As November draws to a close, three more retailers have announced that they will be closing their brick-and-mortar stores, citing the impact of the coronavirus pandemic.

Retailers across the globe have shored up their portfolios as they look to reign in their expanses amid the COVID crisis, cutting down on rent payments and capital expenditures as consumers opt to stay home and shop online.

Here are three more retailers that have joined the growing list of shutter stores during the pandemic.

Pet Valu

Pet food and supplies retailer Pet Valu announced in early November that it would close all 358 of its stores and warehouse locations in the U.S. due to the ongoing impact of the COVID-19 pandemic. The company stores were located in Connecticut, Delaware, Indiana, Massachusetts, Maryland, Michigan, New York, New Jersey, Ohio, Pennsylvania, Rhode Island, Virginia and West Virginia.

Liquidation sales began at Pet Valu stores on Nov. 5, with all online sales ceasing at the time of the wind-down announcement. Gift cards and loyalty rewards were still being accepted for purchases, according to the company.

In a statement, Chief Restructuring Officer, Jamie Gould, said: “The Pet Valu U.S. team is proud to have met the needs of our devoted pet lover customers in the U.S. for more than 25 years. However, the company's stores have been significantly impacted by the protracted COVID-19-related restrictions. After a thorough review of all available alternatives, we made the difficult but necessary decision to commence this orderly wind down.”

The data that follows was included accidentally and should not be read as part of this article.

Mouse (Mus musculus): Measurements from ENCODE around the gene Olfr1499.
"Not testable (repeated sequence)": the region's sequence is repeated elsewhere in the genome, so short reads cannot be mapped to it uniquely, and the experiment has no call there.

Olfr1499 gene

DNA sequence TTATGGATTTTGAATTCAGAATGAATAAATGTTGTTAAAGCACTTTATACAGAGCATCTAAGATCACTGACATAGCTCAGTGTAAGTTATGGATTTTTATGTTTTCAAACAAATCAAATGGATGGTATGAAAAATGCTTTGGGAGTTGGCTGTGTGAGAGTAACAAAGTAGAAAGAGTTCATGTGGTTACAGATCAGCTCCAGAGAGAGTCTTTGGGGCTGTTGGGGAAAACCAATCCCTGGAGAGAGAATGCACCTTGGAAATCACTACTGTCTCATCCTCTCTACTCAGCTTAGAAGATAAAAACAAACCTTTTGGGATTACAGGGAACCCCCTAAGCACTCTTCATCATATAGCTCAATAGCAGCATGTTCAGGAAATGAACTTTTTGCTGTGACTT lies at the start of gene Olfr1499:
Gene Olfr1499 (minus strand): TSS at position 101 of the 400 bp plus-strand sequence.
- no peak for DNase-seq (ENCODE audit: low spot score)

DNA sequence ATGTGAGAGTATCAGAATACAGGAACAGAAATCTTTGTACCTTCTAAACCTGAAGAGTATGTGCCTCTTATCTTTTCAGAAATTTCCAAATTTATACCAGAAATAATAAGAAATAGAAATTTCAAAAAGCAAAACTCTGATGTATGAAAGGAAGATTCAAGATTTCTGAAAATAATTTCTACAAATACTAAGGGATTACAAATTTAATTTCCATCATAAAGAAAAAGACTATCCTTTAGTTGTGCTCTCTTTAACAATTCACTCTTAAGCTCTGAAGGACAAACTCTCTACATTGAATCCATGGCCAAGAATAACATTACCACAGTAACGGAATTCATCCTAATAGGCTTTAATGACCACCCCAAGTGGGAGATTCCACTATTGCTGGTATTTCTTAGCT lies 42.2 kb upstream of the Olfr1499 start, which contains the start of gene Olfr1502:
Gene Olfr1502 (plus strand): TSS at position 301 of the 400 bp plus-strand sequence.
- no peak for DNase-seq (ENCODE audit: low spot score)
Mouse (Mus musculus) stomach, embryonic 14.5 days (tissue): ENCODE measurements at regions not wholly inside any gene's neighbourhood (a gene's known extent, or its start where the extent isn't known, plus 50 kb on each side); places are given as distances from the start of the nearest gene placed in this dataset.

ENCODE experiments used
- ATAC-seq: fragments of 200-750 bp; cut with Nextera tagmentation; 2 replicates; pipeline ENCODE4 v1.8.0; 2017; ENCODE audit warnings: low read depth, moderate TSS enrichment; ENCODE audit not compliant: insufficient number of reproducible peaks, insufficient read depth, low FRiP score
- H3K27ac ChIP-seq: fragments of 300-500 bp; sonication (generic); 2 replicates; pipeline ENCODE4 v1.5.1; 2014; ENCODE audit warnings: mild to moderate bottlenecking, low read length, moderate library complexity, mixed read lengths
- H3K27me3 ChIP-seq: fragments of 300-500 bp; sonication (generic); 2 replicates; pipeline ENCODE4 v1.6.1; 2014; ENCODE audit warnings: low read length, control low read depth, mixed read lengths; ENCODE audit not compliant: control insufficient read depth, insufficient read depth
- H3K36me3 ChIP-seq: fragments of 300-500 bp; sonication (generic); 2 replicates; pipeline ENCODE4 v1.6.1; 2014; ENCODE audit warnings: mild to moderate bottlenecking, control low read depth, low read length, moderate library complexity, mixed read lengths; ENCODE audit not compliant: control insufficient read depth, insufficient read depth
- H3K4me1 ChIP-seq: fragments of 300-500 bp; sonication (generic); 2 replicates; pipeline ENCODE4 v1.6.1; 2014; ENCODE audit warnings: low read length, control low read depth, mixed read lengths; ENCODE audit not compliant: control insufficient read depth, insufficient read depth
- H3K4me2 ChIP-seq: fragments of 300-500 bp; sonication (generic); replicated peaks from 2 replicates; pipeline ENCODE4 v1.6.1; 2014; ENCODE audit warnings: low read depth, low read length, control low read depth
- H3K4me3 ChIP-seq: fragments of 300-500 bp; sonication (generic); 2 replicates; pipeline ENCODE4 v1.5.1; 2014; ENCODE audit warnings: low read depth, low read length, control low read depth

Apparel and accessories retailer Francesca’s announced in mid-November that it would be closing 140 stores by the end of January 2021 and warned at the same time that it may file for bankruptcy. The company said bankruptcy was possible as it continues to struggle amid the coronavirus pandemic.

The retailer said in a Securities and Exchange Commission filing that it was “evaluating various alternatives to improve its liquidity and financial position.” This included drastically cutting operating expenses, raising liquidity, reducing lease costs through concessions and deferrals, the SEC filing said.

If Francesca’s is unable to “raise sufficient additional capital to continue to fund its operations and pay it obligations,” it said it would likely need to seek restructuring through bankruptcy, the company wrote in the filing.

The retailer also said the number of stores that are slated to close may change and it expects to take about a $29 million to $33 million charge for the closures in the weeks leading up to Oct. 31.


After its parent company, Ascena Retail Group, filed for bankruptcy, tween fashion retailer Justice will be closing another 85 stores in November as well as its e-commerce website. The announcement was made by SB360 Capital Partners, which is assisting in the liquidation process.

Justice announced at the time of Ascena’s bankruptcy filing that it would be closing about 600 stores, which was followed by an announcement in September that another 23 locations would be shuttered.

The 85 locations that Justice is closing are holding liquidation sales now, along with an inventory blowout sale on its e-commerce site with discounts up to 50% off. SB360 said that “inventory will move quickly.”

The Alliance for Main Street Fairness, a retailer group, has launched ads warning that online sellers such as Alibaba will force small businesses to close unless Congress grants states the authority to tax Internet retailers. Alliance for Main Street Fairness